The ever-changing mobile technology world makes it difficult to guarantee security. The most commonly used security solutions include:
Application security solutions
The use of VPNs
Avoiding public Wi-Fi hotspots
However, other best practices and best-in-class technology can be used to secure mobile endpoints and prevent enterprises from exposure to an increasing number of threats.
Ensure that device OS and apps are updated: Ensure that all devices connected to a corporate network have up-to-date operating systems. Many updates will include vulnerability patches to help keep hackers seeking to exploit mobile devices at bay. Ensure that the auto-update settings for applications or OS are turned on so that your device receives patches whenever they are available.
Use verified apps: Ensure that all devices connect to an enterprise's network download apps from official app stores such as Apple App Store and Google Play. Attackers duplicate some popular apps and lace them with malware before making them available on third party sites.
Invest in security awareness training for all employees: Humans are the weakest link in any security system or enterprise environment. Security awareness training will equip employees with the necessary knowledge and skills to identify and stay away from malicious links and other social engineering attempts. Employees will be better equipped to avoid taking the bait and ushering in attackers on the network. All security measures taken will be rendered useless once malware has already infiltrated a device.
Ensure that data is encrypted: All sensitive data, documents, and communications for a corporate entity must be encrypted—Amy corporate organization must-have policy with regard to data encryption and the requirements involved. The level of encryption must be consistent with the sensitivity of the data handled by the organization. A good example is that of a financial services company that should be very strict with the data encryption policies. It should also ensure that employees are using verified communication platforms that have end-to-end encryption and fall within the compliance regulations put in place.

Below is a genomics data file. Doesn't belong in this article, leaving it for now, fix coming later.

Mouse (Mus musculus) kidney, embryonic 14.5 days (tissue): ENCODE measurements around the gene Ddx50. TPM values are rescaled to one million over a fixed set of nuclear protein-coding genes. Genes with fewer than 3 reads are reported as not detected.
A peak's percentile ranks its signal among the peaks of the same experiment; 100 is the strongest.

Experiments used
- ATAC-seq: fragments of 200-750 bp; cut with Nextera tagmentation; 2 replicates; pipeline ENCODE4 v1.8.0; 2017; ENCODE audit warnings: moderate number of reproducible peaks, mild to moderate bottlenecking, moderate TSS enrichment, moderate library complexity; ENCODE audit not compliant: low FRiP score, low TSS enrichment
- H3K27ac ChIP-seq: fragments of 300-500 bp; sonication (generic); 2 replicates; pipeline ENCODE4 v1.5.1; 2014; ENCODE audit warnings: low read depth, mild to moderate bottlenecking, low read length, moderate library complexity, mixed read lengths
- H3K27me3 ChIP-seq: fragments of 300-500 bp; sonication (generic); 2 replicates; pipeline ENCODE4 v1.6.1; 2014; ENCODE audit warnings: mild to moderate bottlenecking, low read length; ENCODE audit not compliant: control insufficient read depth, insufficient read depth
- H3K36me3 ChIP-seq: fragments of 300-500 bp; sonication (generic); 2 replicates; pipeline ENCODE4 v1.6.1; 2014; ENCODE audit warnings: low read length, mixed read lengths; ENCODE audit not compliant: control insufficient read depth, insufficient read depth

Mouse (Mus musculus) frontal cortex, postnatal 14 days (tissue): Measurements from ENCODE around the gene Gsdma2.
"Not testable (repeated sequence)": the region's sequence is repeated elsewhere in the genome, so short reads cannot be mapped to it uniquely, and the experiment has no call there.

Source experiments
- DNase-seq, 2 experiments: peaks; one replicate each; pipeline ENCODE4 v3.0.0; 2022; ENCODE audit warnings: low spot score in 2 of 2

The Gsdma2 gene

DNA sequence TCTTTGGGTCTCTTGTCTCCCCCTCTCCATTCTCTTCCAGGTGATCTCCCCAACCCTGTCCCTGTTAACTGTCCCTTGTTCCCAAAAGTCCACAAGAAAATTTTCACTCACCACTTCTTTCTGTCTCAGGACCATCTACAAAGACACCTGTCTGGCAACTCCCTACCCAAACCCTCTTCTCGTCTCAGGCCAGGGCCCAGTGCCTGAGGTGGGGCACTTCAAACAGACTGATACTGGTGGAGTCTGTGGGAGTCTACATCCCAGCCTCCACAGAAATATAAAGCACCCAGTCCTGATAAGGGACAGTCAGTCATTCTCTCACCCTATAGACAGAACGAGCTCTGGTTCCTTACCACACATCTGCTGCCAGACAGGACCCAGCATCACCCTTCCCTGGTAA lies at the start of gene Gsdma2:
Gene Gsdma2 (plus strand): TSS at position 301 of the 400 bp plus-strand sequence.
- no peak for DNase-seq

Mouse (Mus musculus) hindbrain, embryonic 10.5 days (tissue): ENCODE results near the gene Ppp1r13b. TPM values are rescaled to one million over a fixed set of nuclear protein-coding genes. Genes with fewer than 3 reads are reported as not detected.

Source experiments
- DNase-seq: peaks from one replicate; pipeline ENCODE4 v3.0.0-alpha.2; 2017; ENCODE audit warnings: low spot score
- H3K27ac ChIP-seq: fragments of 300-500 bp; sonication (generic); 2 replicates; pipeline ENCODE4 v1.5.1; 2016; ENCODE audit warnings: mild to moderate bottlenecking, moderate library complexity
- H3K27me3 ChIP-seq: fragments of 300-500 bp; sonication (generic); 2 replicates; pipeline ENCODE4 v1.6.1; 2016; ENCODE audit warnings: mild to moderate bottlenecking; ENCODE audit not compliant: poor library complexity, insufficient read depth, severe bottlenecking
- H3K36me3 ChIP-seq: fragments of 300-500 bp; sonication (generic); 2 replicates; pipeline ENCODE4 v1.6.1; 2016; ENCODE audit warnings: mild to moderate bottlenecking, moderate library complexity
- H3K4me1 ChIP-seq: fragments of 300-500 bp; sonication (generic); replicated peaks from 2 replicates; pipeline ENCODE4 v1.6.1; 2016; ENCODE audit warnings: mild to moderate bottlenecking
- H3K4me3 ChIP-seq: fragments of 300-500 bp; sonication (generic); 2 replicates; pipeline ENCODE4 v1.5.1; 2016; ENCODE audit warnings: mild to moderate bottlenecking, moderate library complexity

Use strong passwords and password management: The organization should put in place a stringent password policy. Every password should incorporate random characters and should not be shorter than 15 characters in length. Employees should be discouraged from using the same password across both personal and enterprise accounts. Finally, the principle of least privileged access should be used across the organization.
In conclusion, mobile device attacks will increasingly become more frequent and sophisticated. The remote working arrangement may become the new norm following the COVID-19 pandemic meaning more network-connected devices will be coming online, increasing attack surfaces. The sending, receiving, and storage of sensitive corporate data on personal mobile devices will significantly risk organizations. Additionally, corporate organizations must re-evaluate how they view mobile security – it should never be an afterthought. Mobile endpoint security must be at the forefront of all security policies and practices.